Listening and the Law: The Unspoken Word

Listening and the Law: The Unspoken Word

I was at a great criminal defence lawyers’ conference earlier this month, listening to some of the finest members of my profession offer advice and new techniques to help us better fight for our clients. The information that was shared was excellent and thought-provoking. And, as so happens at these things, some of what was said triggered other ideas, and reminders for me of skills that are important, and sometimes under-utilized.

One of those skills is listening, something that I occasionally think is a lost art.

In life-before-law school I used to teach communications, and focused on listening. I said then, and still believe that true listening is the key to really effective communication. It’s more than just listening to what’s being said – of equal importance is listening to what is NOT being said, what I refer to as “listening between the lines.”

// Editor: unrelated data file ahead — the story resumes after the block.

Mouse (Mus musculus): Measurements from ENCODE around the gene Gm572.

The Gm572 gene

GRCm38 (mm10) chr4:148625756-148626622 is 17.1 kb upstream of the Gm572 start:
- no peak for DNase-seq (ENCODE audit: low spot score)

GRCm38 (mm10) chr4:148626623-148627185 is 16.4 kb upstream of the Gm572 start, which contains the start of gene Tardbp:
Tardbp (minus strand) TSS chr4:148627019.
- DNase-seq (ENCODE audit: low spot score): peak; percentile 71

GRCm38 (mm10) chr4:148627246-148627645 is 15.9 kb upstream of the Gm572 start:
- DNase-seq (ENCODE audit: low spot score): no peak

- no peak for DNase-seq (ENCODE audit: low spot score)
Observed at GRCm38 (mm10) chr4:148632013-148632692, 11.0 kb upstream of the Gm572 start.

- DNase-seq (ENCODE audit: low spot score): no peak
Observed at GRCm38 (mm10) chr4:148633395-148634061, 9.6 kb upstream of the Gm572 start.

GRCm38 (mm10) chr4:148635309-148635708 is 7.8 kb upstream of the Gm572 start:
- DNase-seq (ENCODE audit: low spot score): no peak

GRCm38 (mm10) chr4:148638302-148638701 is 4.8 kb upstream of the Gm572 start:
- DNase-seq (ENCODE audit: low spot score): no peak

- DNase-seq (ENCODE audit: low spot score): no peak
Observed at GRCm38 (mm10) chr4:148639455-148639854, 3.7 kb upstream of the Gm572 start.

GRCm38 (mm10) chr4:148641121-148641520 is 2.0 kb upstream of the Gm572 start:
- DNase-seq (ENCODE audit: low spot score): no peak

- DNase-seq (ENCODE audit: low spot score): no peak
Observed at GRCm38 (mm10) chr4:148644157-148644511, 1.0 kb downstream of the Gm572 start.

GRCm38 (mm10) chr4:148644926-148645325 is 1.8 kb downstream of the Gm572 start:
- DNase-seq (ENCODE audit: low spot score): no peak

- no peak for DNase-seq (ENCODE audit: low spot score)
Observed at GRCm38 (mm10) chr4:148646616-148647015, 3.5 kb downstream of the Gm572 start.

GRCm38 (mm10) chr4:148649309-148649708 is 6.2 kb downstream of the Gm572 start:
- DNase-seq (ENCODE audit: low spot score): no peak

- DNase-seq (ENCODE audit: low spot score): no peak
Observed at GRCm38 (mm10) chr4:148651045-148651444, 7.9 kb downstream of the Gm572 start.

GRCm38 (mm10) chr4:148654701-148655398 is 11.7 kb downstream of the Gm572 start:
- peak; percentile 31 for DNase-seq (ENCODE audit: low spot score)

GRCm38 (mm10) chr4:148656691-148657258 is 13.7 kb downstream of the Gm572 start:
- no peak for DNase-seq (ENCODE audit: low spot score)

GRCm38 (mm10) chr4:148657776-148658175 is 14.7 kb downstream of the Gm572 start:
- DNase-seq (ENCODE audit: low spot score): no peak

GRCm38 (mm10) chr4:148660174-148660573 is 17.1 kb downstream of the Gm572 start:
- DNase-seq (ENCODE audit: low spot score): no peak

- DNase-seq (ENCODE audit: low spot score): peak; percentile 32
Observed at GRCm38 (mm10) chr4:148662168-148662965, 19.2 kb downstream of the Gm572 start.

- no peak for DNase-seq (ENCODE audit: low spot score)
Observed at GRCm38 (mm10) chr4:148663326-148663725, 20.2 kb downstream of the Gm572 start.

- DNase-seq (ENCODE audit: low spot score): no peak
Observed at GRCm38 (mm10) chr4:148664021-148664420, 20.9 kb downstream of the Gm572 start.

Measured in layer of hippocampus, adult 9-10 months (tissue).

When I meet with clients I want to really hear what the client is saying – and what is being left out. It’s surprising how often the important information remains unsaid, unless I hear what is being left between the lines, and ask the questions that will bring it out.

When people think of lawyers they usually think of us as people who speak for a living. That is true. But we also listen for a living. Because unless we have truly heard what our clients have said to us, truly heard what they need from us, we cannot truly advocate on their behalf.

The better listeners we are, the better we can fight for our clients, and the better we can frame the arguments that will make the judges listen to us.

Ruth Roberts, Criminal Defence Lawyer

Bonn Law, Trenton/Belleville, ON